SPN Spaces is a new series that takes a look inside the region’s most inspiring startups, workspaces, incubators, accelerators and organizations.
Inside Mammel Hall on the south side of the University of Nebraska at Omaha’s campus is the Center for Innovation, Entrepreneurship & Franchising. The Center supports entrepreneurial education and collaboration, innovative hands-on learning experiences, as well as faculty research, conferences and mentorship. CIEF also provides advisory services to start-ups and small business entities throughout the region.
The CIEF website says the center serves as a bridge between the entrepreneurs of tomorrow and the diverse entrepreneurial community in the Omaha, Nebraska area. SPN dropped in on UNO’s Maverick Startups class led by Dr. Dale T. Eesley, Director and John Morgan Community Chair in Entrepreneurship to talk more about how the CIEF and UNO are preparing the region’s next wave of founders.
Center for Innovation, Entrepreneurship & Franchising at University of Nebraska at Omaha’s College of Business Administration
Lead by: Dr. Dale T. Eesley, Director & John Morgan Community Chair in Entrepreneurship
SPN: What classes and programs does UNO offer through the CIEF that are supporting the Silicon Prairie’s next generation of business founders?
DE: The CIEF at UNO’s College of Business Administration offers a wide range of entrepreneurial classes, all of which have a heavy applied focus. These include Entrepreneurial Foundations, Maverick Startups, New Venture Formation, Entrepreneurial Finance, Social Venturing, Entrepreneurial Selling, Commercializing Technology and Technology Ventures (IS&T students paired up with Business students in teams).
We also have a number of classes taught by faculty outside the College of Business Administration including Media Entrepreneurship, Geography, Gender & Entrepreneurship, Political Entrepreneurship, Entrepreneurship & the Arts, Entrepreneurship & Leadership in British Literature, and Creativity & Innovation in Organizations (taught by the Psychology department).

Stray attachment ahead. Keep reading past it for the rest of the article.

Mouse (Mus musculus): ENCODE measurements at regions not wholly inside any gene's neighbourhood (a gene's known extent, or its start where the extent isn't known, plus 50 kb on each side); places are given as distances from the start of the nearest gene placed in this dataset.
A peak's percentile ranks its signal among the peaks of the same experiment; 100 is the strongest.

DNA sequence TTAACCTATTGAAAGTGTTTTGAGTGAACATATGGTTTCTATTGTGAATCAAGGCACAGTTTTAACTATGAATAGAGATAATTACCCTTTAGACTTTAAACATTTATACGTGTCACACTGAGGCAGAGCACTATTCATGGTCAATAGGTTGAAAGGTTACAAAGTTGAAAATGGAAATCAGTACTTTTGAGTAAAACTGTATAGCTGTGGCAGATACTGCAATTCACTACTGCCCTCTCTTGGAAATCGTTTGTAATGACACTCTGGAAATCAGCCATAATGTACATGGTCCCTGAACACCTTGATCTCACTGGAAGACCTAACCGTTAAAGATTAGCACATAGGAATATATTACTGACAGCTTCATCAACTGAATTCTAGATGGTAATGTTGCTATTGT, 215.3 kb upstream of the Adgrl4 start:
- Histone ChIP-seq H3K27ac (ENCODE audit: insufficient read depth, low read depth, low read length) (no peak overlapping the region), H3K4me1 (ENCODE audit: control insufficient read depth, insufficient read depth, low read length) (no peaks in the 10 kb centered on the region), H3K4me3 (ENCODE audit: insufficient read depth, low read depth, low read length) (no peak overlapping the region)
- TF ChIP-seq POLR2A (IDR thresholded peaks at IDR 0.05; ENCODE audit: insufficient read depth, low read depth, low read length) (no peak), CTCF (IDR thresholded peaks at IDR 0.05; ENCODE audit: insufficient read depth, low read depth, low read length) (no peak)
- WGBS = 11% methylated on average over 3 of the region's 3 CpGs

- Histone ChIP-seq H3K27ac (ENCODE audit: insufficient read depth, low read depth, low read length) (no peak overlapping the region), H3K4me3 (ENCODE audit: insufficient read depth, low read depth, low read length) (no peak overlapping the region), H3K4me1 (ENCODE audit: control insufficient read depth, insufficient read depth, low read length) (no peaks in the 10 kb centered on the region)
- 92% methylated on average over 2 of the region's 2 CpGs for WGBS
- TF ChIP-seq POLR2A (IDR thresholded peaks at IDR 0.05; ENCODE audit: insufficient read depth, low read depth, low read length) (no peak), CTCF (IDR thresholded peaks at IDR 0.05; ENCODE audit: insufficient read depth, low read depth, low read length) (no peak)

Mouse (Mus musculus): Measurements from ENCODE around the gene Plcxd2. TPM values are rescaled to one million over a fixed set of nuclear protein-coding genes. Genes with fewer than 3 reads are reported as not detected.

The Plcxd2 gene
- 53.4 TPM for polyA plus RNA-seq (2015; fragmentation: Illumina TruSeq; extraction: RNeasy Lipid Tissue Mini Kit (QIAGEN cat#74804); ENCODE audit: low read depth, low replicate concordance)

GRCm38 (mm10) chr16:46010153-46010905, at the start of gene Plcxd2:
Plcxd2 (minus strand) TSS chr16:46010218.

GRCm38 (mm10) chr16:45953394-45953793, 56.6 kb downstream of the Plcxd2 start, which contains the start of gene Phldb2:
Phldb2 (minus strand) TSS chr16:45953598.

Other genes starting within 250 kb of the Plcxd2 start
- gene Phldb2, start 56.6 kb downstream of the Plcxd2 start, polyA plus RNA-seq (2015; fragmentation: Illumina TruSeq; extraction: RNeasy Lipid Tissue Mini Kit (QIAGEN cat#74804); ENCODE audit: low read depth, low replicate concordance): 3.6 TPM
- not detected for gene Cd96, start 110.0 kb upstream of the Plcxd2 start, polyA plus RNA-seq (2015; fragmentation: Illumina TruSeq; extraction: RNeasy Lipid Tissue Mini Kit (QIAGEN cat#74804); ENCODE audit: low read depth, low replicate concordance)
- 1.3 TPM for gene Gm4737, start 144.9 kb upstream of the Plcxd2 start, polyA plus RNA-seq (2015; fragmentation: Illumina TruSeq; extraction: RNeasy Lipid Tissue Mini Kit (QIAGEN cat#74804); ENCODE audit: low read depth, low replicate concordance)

SPN: How are you emulating real-life business problems and experiences in the classroom?
DE: Classes such as Entrepreneurial Foundation and Social Venturing have hands-on projects where they apply their classroom learning to solve problems for local startups, businesses and non-profit organizations. In Maverick Startups students engage in customer discovery and validation with 50 potential customers using their own concepts and business models. New Venture Formation and Technology Ventures are classes where students work on their own business concepts and try to create new businesses or at least test their viability.
A new program we have started, the Maverick Venture Fund, trains 12 students a year on how to do seed-stage investing. After a semester of training, they make actual investments in student, alumni, and community startups. It doesn’t get any more real than that! By the way, if you are searching for funding, please apply to pitch your venture to the fund!
SPN: Do things like startup classes and entrepreneurial groups in college give students an advantage over their self-taught peers once they graduate?